Documentary charts rise of Ghost Bike movement - and you can help fund it
NYC film makers seek backing for movie commemorating fallen cyclists
They stand, unnoticed by many, but for others a poignant reminder of the dangers cyclists face every day, in cities around the world, each commemorating a life cut short as a bike rider on his or her way to work, to go shopping, or simply hang out with friends paid the ultimate cost for simply wanting to ride on the road.
Now, a pair of film makers from New York City have embarked upon a documentary that seeks to chart the ghost bike movement, which commemorates fallen cyclists with a bike sprayed white at the point where they fell, and in the spirit of co-operation that has seen the phenomenon spread around the world, you can help finance the project for as little as $5 – not much more than the cost of a cappuccino.
The project, which aims to trace the origin of the movement “from San Francisco to St Louis to Pittsburgh to New York, and examining how it is manifesting in New York, Chicago, London, and Brazil” is the brainchild of a pair of New Yorkers, Meaghan Wilbur, who has spent a decade in film post-production and continues to ride her mothers old red Schwinn, and Thomas Perry, who recently completed New York University’s graduate film programme.
Wilbur and Perry are seeking to raise $2,500 in funding for the project, which will include a visit to London in June, and which will result in a feature length documentary, which “city by city… will reveal the stories behind ghost bikes and the people who make them.”
So far, $420, getting on for a fifth of the total needed, has been raised, and pledges for amounts including $5, which will get you an acknowledgement on the website and access to a behind-the scenes blog, $15, which will entitle you to a download of the completed film, or $500, which will see your name up in lights on IMDB as Associate Producer, can be made through the Ghost Bikes Film website.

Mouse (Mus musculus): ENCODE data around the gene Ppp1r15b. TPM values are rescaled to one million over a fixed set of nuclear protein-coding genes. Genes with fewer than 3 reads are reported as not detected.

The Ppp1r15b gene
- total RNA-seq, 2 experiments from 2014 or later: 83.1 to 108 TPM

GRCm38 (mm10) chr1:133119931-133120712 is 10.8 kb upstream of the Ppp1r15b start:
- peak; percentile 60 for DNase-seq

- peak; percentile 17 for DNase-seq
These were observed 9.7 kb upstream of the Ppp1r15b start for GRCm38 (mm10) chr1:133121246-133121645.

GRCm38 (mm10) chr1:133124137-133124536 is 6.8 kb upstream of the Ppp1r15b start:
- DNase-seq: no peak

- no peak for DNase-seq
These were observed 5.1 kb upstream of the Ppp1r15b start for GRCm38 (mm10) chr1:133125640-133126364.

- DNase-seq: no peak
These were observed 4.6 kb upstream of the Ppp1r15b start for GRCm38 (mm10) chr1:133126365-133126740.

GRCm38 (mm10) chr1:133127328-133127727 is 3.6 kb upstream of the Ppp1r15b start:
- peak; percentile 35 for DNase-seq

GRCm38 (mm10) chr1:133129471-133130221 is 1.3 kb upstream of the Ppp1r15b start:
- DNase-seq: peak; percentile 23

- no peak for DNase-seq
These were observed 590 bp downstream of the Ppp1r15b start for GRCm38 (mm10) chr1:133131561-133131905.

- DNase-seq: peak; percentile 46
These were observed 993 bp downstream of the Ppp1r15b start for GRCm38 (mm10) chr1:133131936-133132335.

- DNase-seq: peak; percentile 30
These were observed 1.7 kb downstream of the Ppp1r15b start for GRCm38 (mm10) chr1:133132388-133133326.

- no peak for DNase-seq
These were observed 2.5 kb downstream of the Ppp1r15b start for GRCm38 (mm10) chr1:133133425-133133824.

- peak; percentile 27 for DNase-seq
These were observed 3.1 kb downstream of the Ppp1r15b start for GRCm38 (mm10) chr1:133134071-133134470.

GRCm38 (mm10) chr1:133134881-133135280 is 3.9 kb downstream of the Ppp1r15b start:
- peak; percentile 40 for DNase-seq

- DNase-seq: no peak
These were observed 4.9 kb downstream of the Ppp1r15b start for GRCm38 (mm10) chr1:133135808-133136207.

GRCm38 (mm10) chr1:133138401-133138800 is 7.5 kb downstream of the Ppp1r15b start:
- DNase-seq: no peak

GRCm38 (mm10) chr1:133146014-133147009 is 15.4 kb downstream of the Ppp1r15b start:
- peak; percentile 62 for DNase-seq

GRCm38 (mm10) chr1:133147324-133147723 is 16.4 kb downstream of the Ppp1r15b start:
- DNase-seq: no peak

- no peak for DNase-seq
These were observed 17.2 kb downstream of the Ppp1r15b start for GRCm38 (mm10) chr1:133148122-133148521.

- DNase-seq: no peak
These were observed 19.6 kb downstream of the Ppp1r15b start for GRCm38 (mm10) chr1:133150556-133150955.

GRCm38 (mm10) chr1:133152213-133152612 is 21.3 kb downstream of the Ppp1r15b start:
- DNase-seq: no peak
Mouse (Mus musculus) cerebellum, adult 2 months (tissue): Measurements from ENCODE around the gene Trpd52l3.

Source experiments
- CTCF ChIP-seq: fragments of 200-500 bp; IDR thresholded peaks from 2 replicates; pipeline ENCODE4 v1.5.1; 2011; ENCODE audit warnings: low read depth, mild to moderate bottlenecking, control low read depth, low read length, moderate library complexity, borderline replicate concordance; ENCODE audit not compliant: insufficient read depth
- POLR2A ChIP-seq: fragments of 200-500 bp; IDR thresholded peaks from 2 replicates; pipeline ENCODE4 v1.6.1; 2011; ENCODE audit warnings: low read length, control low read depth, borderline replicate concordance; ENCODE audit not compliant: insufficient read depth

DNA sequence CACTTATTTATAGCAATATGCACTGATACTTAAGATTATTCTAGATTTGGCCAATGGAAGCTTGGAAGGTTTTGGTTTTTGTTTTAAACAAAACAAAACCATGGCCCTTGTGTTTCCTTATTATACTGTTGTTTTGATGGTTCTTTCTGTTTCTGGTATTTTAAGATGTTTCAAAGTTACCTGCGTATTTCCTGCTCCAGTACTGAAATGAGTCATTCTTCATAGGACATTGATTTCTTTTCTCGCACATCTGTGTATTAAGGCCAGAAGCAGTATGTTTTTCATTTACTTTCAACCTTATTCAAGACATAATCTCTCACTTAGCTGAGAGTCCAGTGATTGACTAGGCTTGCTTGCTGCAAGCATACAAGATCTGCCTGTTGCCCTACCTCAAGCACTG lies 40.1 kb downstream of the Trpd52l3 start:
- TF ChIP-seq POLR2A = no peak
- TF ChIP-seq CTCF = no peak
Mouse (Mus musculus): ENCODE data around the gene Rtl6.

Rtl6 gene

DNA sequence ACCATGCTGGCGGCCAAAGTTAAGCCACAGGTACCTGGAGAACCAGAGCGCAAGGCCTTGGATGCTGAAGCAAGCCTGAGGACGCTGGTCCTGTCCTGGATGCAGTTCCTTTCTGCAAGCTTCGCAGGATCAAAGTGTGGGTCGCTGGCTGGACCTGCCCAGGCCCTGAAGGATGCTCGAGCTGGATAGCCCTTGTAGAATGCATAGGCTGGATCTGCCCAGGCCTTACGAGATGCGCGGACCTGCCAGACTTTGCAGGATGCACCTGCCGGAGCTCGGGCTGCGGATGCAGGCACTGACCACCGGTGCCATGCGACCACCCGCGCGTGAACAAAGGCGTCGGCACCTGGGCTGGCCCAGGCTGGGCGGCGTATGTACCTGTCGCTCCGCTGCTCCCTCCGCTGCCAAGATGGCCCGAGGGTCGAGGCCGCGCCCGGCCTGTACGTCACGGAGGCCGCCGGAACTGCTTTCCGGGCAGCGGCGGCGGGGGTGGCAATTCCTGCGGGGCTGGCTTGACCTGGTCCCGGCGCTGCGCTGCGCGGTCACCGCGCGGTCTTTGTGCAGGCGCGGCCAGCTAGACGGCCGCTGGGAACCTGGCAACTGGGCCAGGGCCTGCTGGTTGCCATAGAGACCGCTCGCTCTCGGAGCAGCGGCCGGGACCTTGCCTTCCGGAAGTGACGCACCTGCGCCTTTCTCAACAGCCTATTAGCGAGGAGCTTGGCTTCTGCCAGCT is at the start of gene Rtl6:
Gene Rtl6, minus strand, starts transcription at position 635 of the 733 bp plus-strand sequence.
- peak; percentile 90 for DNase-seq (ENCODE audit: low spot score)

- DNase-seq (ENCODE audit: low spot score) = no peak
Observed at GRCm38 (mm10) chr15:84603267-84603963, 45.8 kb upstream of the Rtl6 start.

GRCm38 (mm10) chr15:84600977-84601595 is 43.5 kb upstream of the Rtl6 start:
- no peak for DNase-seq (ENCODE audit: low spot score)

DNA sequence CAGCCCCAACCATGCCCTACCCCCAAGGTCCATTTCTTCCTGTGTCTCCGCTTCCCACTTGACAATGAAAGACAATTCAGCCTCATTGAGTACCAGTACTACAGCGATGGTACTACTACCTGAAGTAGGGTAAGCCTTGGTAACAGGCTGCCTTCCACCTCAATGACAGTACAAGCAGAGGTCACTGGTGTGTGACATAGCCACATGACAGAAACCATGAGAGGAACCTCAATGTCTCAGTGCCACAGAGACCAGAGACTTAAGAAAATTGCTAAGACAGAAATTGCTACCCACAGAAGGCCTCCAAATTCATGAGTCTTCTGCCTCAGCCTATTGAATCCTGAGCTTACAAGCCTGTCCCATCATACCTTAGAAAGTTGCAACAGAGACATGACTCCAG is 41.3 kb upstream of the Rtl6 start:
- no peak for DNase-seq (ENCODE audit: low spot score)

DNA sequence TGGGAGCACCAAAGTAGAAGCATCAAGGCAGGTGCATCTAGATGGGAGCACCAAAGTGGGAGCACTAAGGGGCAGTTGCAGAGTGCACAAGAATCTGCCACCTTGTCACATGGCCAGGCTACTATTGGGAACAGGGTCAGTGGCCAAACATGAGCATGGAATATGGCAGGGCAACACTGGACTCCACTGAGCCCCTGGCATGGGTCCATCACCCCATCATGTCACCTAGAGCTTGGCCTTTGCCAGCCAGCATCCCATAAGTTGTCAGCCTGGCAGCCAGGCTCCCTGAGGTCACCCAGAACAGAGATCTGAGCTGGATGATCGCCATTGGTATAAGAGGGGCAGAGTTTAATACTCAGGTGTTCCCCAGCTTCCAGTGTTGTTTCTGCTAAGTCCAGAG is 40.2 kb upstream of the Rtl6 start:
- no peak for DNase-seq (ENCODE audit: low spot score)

Money pledged “will help cover the cost of equipment, crew, and travel expenses.” As the documentary makers point out, “independent films do not have the same freedom and ease as larger ventures with funding, and we've already made a lot of sacrifices to get this far along.
"We are committed to making this film," they continue, "even if it means sleeping on couches and eating PBJ sandwiches when we travel... but even DIY won't make a movie for absolutely nothing. Your support is needed and greatly appreciated. We've scheduled a lot of travel in order to complete the film, and are taking a leap of faith that it will all work out well in the end.”
Certainly if the clips of the work to date linked above are anything to go by, the end result is likely to be a reflective and thought-provoking film that pays tribute to those among us who never returned home from that ride.